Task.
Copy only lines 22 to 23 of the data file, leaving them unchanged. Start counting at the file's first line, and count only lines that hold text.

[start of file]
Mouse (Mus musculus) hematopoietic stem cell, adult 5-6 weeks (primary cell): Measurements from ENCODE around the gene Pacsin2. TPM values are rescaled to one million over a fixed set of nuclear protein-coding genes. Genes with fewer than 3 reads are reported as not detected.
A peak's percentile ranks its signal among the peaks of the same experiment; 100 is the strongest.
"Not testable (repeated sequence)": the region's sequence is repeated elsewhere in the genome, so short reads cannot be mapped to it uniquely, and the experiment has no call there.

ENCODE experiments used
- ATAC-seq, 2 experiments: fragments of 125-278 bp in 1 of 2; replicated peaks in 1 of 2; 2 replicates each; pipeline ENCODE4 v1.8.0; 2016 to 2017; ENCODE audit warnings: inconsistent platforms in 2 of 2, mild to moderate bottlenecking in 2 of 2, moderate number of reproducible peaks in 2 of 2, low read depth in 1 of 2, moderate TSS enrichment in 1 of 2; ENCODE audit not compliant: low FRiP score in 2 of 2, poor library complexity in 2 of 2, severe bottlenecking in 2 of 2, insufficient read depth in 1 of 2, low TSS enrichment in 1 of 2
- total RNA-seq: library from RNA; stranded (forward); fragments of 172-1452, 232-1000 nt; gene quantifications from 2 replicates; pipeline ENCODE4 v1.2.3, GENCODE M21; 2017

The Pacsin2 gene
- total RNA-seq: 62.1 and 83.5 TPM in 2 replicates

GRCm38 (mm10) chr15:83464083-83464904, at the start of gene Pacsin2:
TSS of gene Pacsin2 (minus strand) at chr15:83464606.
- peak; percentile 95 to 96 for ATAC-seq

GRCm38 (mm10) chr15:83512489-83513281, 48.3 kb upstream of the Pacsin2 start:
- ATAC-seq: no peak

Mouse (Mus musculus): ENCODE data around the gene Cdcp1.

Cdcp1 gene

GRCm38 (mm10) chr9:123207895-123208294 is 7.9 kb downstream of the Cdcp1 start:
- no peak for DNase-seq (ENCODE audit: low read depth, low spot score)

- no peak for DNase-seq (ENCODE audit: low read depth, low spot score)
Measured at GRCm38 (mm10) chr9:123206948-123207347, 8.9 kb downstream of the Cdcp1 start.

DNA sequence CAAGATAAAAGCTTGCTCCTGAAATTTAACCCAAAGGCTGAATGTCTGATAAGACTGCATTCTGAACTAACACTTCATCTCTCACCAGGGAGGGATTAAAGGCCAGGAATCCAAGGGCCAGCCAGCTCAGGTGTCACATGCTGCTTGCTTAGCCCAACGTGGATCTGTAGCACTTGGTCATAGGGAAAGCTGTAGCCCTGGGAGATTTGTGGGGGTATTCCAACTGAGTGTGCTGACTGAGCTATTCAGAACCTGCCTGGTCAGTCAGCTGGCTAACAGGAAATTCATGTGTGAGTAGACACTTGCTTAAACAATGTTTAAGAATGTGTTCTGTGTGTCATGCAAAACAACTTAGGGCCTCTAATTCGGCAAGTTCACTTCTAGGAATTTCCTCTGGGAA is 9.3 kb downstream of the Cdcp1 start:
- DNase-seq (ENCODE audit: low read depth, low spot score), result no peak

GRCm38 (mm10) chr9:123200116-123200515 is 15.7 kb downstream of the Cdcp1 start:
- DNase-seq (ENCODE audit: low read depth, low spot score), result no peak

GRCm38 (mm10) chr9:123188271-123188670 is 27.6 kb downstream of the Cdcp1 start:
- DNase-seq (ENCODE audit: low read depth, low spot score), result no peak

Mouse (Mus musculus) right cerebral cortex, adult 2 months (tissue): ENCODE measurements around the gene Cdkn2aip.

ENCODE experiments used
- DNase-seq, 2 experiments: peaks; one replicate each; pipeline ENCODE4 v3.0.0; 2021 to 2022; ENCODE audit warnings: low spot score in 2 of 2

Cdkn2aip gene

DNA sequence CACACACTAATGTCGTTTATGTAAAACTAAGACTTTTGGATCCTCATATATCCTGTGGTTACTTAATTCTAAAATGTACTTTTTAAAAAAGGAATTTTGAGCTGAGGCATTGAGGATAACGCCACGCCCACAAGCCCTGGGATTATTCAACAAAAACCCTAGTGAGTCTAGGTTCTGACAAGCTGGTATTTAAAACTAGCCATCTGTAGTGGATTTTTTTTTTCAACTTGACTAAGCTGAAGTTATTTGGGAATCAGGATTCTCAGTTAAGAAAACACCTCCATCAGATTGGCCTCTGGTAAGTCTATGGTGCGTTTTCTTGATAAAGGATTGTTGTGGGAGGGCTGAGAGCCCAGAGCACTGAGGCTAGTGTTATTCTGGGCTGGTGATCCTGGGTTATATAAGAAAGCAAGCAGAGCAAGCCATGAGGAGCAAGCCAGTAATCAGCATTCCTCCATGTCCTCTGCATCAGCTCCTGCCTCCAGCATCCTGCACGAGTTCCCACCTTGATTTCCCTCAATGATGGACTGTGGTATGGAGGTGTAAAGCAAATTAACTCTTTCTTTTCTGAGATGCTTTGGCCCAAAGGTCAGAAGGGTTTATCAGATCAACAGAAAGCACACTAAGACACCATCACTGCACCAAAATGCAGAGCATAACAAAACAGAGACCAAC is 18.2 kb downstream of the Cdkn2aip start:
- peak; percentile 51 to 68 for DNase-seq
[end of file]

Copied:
GRCm38 (mm10) chr9:123200116-123200515 is 15.7 kb downstream of the Cdcp1 start:
- DNase-seq (ENCODE audit: low read depth, low spot score), result no peak